FDA Gives Thumbs-Up to Sunovion's Under-the-Tongue Parkinson's Drug

Parkinson's

Sunovion Pharmaceuticals, based in Marlborough, Massachusetts, announced the U.S. Food and Drug Administration (FDA) had approved Kynmobi (apomorphine HCl) sublingual film for Parkinson’s disease.

Specifically, Kynmobi was approved for the acute, intermittent treatment of OFF episodes in Parkinson’s patients. Parkinson’s disease is a chronic neurodegenerative disorder where the cells that produce dopamine are lost. OFF episodes are when Parkinson’s symptoms get worse or re-emerge when they were otherwise controlled by oral levodopa/carbidopa. Those symptoms include tremor, stiffness, slow movements.

Kynmobi dissolves under the tongue and is indicated to improve patients’ OFF symptoms as needed.

“Today’s approval of Kynmobi advances treatment options for people with Parkinson’s disease who experience OFF episodes and the associated disruption of everyday activities,” said Antony Loebel, Sunovion’s president and chief executive officer. “We are pleased to offer the Parkinson’s disease community a novel treatment option that we believe offers a convenient way for patients to rapidly improve impaired movements and better control their motor symptoms when they need it.”

Kynmobi is the first FDA-approved sublingual formulation apomorphine. Apomorphine is approved by the FDA for the acute, intermittent treatment of OFF episodes as a subcutaneous injection.

The agency originally issued a Complete Response Letter in January 2019. The first New Drug Application was submitted in March 2018, but the FDA reported it could not approve the application in the submitted form, requesting additional information and analyses. No new clinical trials were required.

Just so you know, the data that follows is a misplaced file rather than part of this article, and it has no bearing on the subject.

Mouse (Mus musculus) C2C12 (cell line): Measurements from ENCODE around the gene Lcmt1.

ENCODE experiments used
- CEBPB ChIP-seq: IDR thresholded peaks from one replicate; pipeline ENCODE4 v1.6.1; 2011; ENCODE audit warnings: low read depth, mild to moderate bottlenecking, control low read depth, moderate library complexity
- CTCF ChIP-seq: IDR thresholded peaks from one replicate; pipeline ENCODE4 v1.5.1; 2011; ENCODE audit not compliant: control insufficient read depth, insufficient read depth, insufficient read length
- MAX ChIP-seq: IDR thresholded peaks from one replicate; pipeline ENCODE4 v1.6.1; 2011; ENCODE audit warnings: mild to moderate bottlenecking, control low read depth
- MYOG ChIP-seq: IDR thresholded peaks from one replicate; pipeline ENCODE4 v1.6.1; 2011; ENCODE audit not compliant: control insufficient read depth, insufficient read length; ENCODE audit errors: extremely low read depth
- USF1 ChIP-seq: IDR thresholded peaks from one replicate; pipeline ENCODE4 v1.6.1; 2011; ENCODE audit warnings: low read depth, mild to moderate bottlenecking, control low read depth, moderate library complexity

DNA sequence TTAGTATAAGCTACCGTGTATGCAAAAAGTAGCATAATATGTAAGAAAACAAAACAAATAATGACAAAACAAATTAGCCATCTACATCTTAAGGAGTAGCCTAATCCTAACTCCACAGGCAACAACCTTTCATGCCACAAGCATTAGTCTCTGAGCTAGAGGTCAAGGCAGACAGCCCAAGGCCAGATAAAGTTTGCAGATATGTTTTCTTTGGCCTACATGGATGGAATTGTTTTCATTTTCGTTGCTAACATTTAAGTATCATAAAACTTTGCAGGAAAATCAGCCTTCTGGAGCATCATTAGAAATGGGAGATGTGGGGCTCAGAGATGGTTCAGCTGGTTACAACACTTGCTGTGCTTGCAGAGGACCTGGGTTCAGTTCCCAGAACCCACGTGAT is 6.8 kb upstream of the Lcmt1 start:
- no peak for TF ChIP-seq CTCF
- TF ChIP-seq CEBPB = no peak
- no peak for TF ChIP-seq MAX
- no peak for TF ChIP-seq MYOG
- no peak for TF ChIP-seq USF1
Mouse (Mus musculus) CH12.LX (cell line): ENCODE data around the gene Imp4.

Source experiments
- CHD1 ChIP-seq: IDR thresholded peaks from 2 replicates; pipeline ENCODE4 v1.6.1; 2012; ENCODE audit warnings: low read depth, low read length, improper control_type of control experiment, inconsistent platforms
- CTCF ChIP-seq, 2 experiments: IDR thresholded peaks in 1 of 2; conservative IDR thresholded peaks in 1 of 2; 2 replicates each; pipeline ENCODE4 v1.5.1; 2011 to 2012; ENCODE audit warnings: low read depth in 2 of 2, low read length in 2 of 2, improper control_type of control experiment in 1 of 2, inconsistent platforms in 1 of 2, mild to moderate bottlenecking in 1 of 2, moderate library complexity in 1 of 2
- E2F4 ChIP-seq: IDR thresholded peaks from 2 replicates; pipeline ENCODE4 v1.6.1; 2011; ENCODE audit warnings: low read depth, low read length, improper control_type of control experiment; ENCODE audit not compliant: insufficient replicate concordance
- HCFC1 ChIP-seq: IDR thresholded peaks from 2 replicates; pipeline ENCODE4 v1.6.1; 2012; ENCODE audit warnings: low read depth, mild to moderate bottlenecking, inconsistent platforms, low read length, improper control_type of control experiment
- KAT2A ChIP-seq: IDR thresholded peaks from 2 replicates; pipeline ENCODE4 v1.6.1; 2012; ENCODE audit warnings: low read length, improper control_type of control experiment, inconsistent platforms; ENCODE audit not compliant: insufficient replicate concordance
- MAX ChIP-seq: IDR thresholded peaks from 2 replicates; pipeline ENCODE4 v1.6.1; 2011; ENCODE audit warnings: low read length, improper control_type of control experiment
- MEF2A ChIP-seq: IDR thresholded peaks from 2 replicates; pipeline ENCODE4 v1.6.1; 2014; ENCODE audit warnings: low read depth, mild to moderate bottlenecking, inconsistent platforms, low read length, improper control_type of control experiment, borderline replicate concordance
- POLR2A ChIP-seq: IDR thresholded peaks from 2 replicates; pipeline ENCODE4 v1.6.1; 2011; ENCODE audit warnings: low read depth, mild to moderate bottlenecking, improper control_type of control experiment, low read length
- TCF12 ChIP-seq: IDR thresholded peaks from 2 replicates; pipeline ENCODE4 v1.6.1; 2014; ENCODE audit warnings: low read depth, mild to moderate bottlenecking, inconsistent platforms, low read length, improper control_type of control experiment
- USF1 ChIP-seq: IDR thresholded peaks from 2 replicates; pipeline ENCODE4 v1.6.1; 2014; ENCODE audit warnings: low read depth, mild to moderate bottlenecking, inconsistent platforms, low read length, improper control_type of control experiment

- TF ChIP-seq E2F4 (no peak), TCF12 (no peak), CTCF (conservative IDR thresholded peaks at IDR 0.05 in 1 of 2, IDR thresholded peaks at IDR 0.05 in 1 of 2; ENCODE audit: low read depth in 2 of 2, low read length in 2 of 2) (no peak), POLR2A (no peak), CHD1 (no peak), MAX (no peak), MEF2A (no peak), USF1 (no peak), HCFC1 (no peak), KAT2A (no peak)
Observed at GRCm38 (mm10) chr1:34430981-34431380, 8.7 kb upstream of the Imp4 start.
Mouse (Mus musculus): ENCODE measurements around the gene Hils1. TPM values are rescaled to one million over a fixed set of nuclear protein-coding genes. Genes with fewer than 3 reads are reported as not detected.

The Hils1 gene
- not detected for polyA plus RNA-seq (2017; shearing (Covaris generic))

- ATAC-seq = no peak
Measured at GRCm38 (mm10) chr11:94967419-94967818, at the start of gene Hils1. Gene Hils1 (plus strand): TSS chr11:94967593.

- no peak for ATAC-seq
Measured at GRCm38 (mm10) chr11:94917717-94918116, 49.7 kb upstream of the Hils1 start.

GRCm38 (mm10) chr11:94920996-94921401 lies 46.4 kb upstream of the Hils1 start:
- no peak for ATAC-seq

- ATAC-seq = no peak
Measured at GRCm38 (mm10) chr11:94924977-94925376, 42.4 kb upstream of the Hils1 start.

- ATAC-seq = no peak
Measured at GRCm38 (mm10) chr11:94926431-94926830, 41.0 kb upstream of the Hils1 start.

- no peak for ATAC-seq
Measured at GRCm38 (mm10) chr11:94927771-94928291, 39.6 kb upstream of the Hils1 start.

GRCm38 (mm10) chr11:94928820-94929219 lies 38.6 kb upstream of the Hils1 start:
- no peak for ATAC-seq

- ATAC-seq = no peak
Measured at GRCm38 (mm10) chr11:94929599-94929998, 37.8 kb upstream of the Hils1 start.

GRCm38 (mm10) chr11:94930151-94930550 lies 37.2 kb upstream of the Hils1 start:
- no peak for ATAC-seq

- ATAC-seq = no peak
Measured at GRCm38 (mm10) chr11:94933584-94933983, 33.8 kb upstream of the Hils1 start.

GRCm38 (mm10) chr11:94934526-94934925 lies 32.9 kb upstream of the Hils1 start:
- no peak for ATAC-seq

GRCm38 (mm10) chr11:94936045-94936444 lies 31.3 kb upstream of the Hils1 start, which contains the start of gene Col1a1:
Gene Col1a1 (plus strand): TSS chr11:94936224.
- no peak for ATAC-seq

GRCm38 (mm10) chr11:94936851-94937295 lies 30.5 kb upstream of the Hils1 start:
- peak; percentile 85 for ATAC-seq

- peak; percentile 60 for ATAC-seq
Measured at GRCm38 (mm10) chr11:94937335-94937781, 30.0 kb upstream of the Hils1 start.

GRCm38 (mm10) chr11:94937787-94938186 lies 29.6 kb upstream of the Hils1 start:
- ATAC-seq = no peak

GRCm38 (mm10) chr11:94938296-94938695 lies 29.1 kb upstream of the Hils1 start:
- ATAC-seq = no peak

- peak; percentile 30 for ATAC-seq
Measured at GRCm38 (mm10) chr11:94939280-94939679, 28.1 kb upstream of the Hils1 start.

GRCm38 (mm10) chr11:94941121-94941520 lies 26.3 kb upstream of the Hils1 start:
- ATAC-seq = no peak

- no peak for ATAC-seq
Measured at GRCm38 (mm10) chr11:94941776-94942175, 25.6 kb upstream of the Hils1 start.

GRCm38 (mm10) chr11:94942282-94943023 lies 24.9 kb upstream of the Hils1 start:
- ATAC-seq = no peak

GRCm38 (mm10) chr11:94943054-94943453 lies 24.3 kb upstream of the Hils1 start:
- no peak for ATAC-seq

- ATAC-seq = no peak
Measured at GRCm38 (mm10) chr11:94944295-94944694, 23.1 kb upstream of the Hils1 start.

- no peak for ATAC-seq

Sunovion licensed apomorphine sublingual film from Aquestive Therapeutics, based in Warren, New Jersey.

The approval was built in data from a Phase III trial that enrolled 109 patients. The results were published in The Lancet, showing that patients receiving the drug demonstrated an average decrease of 7.6 points on the Movement Disorder Society Unified Parkinson’s Disease Rating Scale (MDS-UPDRS) Part III score. The response to the sublingual film was also fast, with early improvement seen 15 minutes after placing the film under the tongue. The drug was well tolerated, with the most common side effects being nausea, throat reactions, drowsiness and dizziness. However, the throat problems caused about 17% of patients to drop out of the study—although, interesting, one patient in the placebo group dropped out as well.

There is a warning on the label against patients taking the drug if they are already prescribed a class of drugs known as 5HT3 antagonists for nausea. In combination with apomorphine, they can cause low blood pressure and unconsciousness.

Other products on the market Sunovion will compete with include Acorda Pharmaceuticals’ Inbrija, an inhaled formulation of levodopa, US WorldMeds’ Apokyn, an apomorphine injection pen, and Xadago (safinamide) tablets.

“Several years after a person is diagnosed with Parkinson’s disease they may notice problems such as having trouble getting out of bed in the morning or having difficulty getting out of a chair, or that they feel frozen while trying to walk as the effect of their maintenance medication diminishes,” said Stewart Factor, professor of Neurology, director of the Movement Disorders Program and Vance Lanier Chair of Neurology at Emory University School of Medicine. “The approval of Kynmobi affords health care providers with a needed option that can be added to their patients’ medication regimen to adequately address OFF episodes as their Parkinson’s disease progresses.”

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